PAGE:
Monday, 11 March 2013

Secrets of the Stonehenge Skeletons

Secrets of the Stonehenge Skeletons: Initial Critique

Interesting documentary last night shown on Channel 4: Secrets of the Stonehenge Skeletons.

1)  The Procession
In the graphics, the program described how up to 4000 people formed a procession up the along the Avenue to pay their respects to the dead.... and observe the winter solstice sunset through the aligned stones: This being one of the main conclusions of the documentary.

Extract from video feed of the programme

The problem with this idea is that the most recent English Heritage report has shown that it was unlikely to have been used for processions: The track-way would have been rutted at the elbow of the Avenue (see English Heritage report 31 entitled The Avenue And Stonehenge Bottom”).

2)  The Solstice gathering
The program described how people walked up to Stonehenge to see the winter Solstice: At Winter Solstice, the sun can be seen setting at and through the bottom of the Great Trilithon stones when seen from the direction of the Avenue. 

The problem with this idea is that the Avenue is on a slope: You can not see the bottom of the stones from most of the Avenue (see photos in this post). 

Yet the monument has been shown to have been specifically designed to be seen from the Avenue (see English Heritage report 32 entitled Stonehenge Laser Scan: Archaeological Analysis Report”). If the monument were built for the purpose described in the documentary, the builders appear to have chosen a particularly bad location. 

3) Metals
In the program, the reason for Stonehenge's decline was said to be due to the Beaker people, who apparently brought metals to England after Stonehenge was built: Stonehenge seemingly declined as a result. Copper: A beautiful shiny new material: Metal. Nobody before had seen this in Britain (quote from Documentary).

Extract from video feed of the programme

The problem with this is that his book (“Stonehenge: Exploring the Greatest Stone Age Mystery”) describes in a lot of detail how metals were likely to have been in use at Stonehenge when it was built: For example on page 125 he describes how copper used in ditch digging at Durrington Walls has been dated to 2480-2460Bc (and lists other evidence for copper use prior to 2500BC). The date given for the construction of Stonehenge is 2620-2480BC (see page 310). 

Both the program and the book appear to state that Durrington was built to construct Stonehenge. This evidence showed that animals were being slaughtered [at Durrington] to mark the mid winter Solstice at Stonehenge.... and this was happening at exactly the same time as the second phase of the building of the monument.... so Durrington was effectively a builder's camp servicing Stonehenge's construction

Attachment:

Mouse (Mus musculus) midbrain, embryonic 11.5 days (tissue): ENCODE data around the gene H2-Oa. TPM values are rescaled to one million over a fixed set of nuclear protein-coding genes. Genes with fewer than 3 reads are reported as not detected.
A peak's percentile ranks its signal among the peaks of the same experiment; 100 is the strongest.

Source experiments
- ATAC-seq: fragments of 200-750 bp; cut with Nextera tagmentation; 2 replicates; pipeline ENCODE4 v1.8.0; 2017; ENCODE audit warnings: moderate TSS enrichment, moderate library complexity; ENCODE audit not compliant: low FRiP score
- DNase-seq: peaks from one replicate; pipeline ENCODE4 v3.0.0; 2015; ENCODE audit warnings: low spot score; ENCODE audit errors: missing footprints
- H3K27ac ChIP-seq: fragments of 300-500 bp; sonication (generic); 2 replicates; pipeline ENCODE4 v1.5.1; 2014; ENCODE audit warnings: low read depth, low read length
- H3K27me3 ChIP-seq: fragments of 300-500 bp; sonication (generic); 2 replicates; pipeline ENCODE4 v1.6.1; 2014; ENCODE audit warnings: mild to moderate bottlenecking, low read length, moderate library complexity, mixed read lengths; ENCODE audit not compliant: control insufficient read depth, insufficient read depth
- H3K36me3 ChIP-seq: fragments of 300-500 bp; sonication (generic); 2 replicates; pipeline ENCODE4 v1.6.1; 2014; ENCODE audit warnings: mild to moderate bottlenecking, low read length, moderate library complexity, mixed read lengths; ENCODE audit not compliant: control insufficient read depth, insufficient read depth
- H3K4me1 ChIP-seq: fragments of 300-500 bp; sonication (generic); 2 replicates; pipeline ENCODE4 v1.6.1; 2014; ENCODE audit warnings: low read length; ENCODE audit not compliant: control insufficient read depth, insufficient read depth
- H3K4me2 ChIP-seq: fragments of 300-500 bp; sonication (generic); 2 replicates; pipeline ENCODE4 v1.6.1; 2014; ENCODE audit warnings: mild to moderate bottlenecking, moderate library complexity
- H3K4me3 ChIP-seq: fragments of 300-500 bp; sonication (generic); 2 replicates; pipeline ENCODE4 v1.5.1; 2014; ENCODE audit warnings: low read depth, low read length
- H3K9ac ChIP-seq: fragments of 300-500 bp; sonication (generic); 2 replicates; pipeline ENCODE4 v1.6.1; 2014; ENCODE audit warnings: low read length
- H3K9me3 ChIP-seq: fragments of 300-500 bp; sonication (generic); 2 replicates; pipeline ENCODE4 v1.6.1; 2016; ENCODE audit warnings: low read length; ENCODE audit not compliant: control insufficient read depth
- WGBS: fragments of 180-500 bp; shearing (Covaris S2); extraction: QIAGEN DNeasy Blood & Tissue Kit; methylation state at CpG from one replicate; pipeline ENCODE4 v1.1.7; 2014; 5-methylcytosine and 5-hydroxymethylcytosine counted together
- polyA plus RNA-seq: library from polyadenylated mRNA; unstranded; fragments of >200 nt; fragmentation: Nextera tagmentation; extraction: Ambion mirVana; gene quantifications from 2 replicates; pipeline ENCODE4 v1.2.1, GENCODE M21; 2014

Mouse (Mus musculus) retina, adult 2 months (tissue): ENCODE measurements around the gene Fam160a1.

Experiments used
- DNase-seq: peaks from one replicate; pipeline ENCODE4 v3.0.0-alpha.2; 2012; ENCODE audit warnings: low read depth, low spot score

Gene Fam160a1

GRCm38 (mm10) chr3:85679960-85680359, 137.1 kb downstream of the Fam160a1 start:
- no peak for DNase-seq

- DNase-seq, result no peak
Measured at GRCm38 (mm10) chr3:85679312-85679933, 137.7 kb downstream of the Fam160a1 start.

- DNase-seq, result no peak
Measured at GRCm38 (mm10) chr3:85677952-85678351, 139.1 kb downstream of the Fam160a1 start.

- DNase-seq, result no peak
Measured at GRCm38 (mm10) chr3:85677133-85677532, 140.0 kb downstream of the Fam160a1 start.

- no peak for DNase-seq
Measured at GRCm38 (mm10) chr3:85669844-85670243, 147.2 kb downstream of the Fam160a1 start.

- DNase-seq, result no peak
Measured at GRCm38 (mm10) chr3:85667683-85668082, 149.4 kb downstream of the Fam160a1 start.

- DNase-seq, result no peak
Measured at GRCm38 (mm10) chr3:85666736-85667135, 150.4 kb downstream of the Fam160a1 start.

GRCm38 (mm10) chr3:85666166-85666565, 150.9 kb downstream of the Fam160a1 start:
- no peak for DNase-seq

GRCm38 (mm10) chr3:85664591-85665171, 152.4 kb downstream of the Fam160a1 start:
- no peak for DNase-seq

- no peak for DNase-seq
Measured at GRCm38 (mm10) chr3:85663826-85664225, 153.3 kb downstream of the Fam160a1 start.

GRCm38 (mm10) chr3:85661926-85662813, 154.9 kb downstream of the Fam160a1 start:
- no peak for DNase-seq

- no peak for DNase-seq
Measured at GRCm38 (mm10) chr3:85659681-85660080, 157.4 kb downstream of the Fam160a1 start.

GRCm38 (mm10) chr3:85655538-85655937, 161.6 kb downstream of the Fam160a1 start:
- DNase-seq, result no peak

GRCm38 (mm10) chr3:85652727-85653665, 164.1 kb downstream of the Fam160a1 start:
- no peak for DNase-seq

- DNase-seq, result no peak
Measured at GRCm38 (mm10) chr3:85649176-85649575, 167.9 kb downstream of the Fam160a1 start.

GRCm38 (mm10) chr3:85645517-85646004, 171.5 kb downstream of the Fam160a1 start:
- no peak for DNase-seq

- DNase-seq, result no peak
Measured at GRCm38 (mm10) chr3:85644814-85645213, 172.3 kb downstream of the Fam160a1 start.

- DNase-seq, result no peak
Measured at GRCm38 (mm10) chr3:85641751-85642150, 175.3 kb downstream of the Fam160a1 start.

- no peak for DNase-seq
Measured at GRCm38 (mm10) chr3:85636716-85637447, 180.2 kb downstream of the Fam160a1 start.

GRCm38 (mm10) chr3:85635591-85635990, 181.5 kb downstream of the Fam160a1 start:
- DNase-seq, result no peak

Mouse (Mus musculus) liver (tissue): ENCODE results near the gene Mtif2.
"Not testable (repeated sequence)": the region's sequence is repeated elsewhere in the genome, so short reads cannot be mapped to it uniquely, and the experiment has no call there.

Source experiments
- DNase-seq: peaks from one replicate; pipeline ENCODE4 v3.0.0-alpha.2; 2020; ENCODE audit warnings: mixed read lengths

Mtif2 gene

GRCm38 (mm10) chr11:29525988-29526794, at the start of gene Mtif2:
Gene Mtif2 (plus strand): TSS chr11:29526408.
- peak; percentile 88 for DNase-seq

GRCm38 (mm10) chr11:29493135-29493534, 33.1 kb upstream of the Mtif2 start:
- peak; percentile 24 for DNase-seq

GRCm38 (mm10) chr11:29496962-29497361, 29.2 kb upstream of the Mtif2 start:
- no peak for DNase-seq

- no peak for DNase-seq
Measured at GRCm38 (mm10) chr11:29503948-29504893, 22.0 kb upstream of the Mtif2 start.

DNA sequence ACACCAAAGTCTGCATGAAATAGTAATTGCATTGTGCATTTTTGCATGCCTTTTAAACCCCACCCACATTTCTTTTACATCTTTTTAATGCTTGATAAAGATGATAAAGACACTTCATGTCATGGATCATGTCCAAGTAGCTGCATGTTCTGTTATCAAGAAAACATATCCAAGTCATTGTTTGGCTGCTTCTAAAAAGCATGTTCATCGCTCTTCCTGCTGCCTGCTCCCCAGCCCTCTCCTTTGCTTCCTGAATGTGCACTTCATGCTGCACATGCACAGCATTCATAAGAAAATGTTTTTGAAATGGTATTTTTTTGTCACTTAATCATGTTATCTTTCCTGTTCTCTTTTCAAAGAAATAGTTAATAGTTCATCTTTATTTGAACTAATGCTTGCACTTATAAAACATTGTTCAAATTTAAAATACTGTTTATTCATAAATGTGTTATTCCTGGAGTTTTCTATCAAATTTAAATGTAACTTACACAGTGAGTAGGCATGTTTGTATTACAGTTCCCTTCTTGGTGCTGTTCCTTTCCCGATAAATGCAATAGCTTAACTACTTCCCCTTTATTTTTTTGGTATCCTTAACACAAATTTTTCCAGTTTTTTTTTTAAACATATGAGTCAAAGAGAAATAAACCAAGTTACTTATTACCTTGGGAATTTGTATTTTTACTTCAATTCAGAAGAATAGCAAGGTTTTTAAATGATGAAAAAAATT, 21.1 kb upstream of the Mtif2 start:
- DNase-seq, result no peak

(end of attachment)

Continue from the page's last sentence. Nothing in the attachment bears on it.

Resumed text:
In other words, the sequence described appears to be wrong: If you are building a settlement to house workers, you build the settlement first, not the monument. If the settlement was built first, then Mike Parker Pearson's book suggests that metals were in use before Stonehenge was built. Yet at the same time, the documentary suggests that the discovery of metals was the reason that Stonehenge stopped being used.

4) Periglacial Stripes
The program described how two periglacial stripes were the reason that the location on Salisbury Plain was chosen for Stonehenge:

Extract from video feed of the programme

The problem with this is that periglacial stripes form as a result of slope weathering: There will be more than just two of them. The two that have been selected for the program make it appear as if they are special. 

Before the Avenue was built there would have been multiple stripes to choose from, probably radiating out from the hill summit in differing directions, and not just the two which are shown on the program (beneath the Avenue). The idea that these two stripes made the original location special appears hopeful rather then conclusive.


In summary, some of the conclusions of the documentary appear to be discounted by the evidence of the team that contributed to it: This was a bit disappointing.

Additional note: (06-13)
The Periglacial Stripes: The criticism is more about the evidence presented rather than the possibility that this may have existed (as the reason to signify that the Stonehenge location was special). If better evidence exists, perhaps something not noted in either the program or the book by Mike Parker-Pearson, it would be great to see this and be able to strike it off the list.


  1. A BIT disappointing, Jon. A BIT of an understatement, I'd say. You've very politely taken apart the whole programme. Well done! I wast too busy yelling and throwing my slippers at the telly to come up with such a thoughtful and well researched piece. Please do put this on the Gate, in the relevant thread. Readers would appreciate the substance after my hissy fit! :-)